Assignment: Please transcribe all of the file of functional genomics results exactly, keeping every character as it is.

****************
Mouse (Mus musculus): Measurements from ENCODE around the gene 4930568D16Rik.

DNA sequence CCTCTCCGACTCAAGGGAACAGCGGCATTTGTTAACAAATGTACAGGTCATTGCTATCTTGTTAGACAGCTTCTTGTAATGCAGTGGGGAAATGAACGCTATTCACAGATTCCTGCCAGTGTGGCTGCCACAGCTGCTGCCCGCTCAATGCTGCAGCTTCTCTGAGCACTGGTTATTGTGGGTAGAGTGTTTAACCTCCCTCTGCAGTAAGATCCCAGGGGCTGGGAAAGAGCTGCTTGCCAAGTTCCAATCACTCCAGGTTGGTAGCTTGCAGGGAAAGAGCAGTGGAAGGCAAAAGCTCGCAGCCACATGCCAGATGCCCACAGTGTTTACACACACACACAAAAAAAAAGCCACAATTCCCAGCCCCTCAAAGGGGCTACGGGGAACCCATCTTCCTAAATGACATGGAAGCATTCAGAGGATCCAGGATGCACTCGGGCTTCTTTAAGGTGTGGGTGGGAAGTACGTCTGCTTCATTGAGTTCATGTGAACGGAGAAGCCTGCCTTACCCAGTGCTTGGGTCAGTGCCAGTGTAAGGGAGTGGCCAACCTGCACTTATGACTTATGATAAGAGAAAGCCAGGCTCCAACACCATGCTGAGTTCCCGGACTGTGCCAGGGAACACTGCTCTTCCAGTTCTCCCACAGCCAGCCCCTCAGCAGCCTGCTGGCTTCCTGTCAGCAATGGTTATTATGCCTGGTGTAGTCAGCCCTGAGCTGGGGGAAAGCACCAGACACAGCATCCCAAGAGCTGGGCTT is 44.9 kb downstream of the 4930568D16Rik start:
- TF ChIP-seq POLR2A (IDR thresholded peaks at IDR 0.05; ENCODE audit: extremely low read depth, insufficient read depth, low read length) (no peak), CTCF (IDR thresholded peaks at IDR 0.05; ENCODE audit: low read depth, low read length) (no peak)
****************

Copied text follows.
Mouse (Mus musculus): Measurements from ENCODE around the gene 4930568D16Rik.

DNA sequence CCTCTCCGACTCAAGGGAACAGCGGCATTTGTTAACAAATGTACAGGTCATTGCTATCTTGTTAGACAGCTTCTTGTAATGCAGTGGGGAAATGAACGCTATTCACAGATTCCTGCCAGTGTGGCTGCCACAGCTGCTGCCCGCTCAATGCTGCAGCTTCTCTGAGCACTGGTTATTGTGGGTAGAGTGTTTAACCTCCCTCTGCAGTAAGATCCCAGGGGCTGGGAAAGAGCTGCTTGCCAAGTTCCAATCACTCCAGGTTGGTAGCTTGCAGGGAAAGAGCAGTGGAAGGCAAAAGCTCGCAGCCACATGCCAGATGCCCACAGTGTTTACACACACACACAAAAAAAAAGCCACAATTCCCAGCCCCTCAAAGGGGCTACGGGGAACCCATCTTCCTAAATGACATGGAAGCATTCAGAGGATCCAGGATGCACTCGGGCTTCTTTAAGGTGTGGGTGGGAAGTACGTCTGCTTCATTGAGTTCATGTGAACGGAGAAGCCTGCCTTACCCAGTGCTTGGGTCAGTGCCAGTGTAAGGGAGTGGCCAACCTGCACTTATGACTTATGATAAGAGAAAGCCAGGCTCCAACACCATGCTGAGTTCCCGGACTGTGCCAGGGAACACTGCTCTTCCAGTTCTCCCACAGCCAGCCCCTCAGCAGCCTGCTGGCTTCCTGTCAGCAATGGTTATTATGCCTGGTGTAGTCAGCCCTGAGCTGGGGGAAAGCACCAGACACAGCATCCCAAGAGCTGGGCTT is 44.9 kb downstream of the 4930568D16Rik start:
- TF ChIP-seq POLR2A (IDR thresholded peaks at IDR 0.05; ENCODE audit: extremely low read depth, insufficient read depth, low read length) (no peak), CTCF (IDR thresholded peaks at IDR 0.05; ENCODE audit: low read depth, low read length) (no peak)